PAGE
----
James Corden: Microsoft ad 'one of least creative things I've been part of'
Actor and writer James Corden described an ad for a Microsoft Windows phone as one of the "least creative things I've been a part of", in a session at Advertising Week Europe 2014, where he also questioned the efficacy of Twitter.
James Corden onstage at Advertising Week Europe 2014
The actor and writer was talking as part of a panel session focused on how the marketing and advertising industry can better work with celebrity talent.
Discussing the ad for a Windows-powered HTC smartphone, Corden said: "I did an ad for Microsoft for a phone where I felt like I was dropped in from a list of 20 people, of which I was number seven after six people had said no; but I had a wedding to pay for."
The actor was joined onstage by talent agent Joanna Scarratt, head of brand partnerships at United Agents; and Zoe Collins, managing executive of Jamie Oliver’s Fresh One Productions.
Expanding on his experience working with Microsoft, Corden added: "It felt like one of the least creative things I’ve been part of - 25 people trying to justify their being in a room and throwing around ideas, none of which was very good.
"I don’t think they succeeded in stopping people buying an iPhone, which I think was the idea."
He also said he was asked to tweet clunky marketing messages such as "Oh man, this HTC Windows phone has far superior qualities to my previous phone".
He did however give an example of a campaign in which he was involved early on in the creative process - a viral for Cadbury. "It was great because it was something I was creatively proud of," he said.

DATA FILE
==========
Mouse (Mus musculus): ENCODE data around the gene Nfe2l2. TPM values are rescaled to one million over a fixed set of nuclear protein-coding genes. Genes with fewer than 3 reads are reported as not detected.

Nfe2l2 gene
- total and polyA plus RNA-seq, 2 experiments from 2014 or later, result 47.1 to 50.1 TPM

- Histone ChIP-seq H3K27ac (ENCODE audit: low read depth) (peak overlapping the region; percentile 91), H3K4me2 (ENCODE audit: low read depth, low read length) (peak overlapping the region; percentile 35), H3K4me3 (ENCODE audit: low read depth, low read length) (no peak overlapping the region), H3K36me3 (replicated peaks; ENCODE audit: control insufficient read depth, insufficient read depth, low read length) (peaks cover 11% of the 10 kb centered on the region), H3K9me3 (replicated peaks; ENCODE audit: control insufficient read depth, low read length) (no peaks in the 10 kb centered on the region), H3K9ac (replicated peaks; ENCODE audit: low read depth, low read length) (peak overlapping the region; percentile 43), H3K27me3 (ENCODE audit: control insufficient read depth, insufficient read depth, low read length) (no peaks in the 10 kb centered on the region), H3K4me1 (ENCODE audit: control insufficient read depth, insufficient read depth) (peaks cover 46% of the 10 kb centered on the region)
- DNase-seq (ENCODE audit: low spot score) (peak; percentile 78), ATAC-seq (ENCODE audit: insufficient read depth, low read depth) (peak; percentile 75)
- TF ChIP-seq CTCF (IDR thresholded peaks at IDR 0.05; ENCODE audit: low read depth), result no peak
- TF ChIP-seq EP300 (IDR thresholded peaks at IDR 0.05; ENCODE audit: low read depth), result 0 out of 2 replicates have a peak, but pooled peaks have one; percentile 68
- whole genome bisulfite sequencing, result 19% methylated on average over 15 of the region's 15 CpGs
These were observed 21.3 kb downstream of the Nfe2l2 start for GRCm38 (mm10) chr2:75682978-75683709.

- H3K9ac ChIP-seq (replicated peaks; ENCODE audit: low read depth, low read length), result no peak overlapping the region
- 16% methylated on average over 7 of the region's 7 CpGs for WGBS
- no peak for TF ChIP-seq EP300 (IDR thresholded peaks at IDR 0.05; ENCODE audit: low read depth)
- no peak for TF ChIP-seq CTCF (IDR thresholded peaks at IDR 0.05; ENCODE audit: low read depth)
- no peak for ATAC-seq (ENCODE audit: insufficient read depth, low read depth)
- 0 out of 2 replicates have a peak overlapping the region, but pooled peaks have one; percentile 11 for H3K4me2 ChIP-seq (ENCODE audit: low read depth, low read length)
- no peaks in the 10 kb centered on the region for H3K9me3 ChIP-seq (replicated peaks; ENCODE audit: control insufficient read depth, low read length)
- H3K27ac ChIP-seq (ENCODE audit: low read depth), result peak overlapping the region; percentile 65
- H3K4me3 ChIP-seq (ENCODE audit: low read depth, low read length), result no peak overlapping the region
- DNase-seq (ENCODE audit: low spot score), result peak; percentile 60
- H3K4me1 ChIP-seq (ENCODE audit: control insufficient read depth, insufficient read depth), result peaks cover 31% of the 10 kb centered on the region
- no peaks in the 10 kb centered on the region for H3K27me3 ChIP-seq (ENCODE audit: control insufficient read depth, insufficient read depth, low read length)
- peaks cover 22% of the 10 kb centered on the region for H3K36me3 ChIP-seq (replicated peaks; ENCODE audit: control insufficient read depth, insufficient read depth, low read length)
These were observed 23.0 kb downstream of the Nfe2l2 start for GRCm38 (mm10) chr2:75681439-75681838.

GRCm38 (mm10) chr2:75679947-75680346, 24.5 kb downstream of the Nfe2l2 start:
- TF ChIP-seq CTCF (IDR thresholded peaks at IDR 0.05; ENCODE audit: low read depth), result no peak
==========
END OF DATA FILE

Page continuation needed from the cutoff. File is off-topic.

"The reason I say ‘no’ to most ads I’m asked to do is that I feel that if I’m not involved at the start there’s no sense of creatively collaborating."
Corden also questioned the role of social media, and in particular Twitter, in campaigns.
"I’m not 100% convinced by Twitter yet," he admitted. "It looks more powerful than it is. It’s mostly London, predominately left of centre and is still a small percentage of the world.
"It’s essentially people telling you you’re the best thing in the world, or you’re shit. Neither of which is true."
He also laughed off the notion of a Twitter storm: "When you actually talk to real people with actual jobs you see that they have no idea of what you’re talking about. And these are the people that [advertisers] want to find."
The measure of a successful campaign, he said was "if my Auntie Marilyn knows about it".
This article was first published on marketingmagazine.co.uk
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